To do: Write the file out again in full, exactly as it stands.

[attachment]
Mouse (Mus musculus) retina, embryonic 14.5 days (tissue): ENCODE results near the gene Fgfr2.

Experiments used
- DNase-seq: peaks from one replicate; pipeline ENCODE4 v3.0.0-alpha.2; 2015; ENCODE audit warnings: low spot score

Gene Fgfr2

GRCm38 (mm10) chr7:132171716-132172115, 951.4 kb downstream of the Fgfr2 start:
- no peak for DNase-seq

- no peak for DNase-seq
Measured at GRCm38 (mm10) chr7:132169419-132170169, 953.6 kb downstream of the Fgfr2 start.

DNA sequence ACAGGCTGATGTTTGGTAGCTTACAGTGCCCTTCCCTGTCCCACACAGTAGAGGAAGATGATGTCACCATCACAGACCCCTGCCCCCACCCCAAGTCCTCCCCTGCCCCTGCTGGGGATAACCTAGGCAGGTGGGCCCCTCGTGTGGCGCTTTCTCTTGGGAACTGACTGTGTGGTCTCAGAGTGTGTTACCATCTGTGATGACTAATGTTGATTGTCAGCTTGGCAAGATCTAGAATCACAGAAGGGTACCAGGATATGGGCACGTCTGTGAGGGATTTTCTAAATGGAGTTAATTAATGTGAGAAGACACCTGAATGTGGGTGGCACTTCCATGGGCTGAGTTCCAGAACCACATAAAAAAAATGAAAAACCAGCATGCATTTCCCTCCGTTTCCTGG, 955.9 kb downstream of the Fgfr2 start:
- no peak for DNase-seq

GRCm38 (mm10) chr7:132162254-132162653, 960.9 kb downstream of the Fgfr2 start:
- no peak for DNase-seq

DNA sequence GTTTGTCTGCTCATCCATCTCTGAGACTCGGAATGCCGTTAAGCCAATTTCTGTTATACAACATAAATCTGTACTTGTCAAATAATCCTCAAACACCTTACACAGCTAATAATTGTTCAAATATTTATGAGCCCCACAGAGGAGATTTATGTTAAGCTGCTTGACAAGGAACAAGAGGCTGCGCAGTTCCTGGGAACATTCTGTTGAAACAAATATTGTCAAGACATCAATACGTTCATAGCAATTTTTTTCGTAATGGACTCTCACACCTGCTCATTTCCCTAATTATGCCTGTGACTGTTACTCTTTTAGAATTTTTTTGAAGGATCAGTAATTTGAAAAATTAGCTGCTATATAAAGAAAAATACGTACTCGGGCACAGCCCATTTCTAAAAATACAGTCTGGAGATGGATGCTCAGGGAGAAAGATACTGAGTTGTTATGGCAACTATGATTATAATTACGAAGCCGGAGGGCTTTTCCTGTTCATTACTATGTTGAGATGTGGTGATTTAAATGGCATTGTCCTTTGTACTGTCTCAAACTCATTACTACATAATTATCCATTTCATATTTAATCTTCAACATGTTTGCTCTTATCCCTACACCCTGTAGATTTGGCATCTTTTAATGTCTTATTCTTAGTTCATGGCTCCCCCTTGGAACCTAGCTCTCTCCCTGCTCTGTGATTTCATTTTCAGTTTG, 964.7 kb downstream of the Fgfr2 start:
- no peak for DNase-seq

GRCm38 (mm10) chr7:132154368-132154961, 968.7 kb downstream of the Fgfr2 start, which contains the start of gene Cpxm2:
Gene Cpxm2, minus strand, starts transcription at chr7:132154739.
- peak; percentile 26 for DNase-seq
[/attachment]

Mouse (Mus musculus) retina, embryonic 14.5 days (tissue): ENCODE results near the gene Fgfr2.

Experiments used
- DNase-seq: peaks from one replicate; pipeline ENCODE4 v3.0.0-alpha.2; 2015; ENCODE audit warnings: low spot score

Gene Fgfr2

GRCm38 (mm10) chr7:132171716-132172115, 951.4 kb downstream of the Fgfr2 start:
- no peak for DNase-seq

- no peak for DNase-seq
Measured at GRCm38 (mm10) chr7:132169419-132170169, 953.6 kb downstream of the Fgfr2 start.

DNA sequence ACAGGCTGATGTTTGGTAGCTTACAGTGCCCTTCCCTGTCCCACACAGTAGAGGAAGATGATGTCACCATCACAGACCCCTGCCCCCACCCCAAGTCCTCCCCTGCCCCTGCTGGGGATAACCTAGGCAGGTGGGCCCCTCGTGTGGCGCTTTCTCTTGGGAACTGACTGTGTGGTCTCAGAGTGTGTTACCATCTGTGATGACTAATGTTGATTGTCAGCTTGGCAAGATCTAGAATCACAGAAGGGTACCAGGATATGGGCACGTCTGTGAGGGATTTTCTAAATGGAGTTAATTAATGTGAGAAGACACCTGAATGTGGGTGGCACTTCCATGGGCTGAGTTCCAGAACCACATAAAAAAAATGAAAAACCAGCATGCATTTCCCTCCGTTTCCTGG, 955.9 kb downstream of the Fgfr2 start:
- no peak for DNase-seq

GRCm38 (mm10) chr7:132162254-132162653, 960.9 kb downstream of the Fgfr2 start:
- no peak for DNase-seq

DNA sequence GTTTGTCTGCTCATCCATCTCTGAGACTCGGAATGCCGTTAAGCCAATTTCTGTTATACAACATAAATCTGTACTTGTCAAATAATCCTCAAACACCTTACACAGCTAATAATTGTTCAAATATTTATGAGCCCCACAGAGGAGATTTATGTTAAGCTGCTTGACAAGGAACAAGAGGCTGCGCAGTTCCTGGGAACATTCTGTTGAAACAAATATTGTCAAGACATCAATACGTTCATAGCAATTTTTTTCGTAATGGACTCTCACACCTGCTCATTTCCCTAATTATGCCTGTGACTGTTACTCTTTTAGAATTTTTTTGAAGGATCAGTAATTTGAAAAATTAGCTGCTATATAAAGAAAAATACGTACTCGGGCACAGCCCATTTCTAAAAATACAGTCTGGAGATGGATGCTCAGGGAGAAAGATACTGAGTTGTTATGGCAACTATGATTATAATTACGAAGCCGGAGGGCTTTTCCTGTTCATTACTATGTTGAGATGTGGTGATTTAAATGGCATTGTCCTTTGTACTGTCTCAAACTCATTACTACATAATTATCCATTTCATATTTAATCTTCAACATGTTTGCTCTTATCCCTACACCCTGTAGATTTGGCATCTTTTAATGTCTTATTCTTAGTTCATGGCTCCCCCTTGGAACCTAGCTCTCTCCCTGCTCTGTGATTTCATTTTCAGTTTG, 964.7 kb downstream of the Fgfr2 start:
- no peak for DNase-seq

GRCm38 (mm10) chr7:132154368-132154961, 968.7 kb downstream of the Fgfr2 start, which contains the start of gene Cpxm2:
Gene Cpxm2, minus strand, starts transcription at chr7:132154739.
- peak; percentile 26 for DNase-seq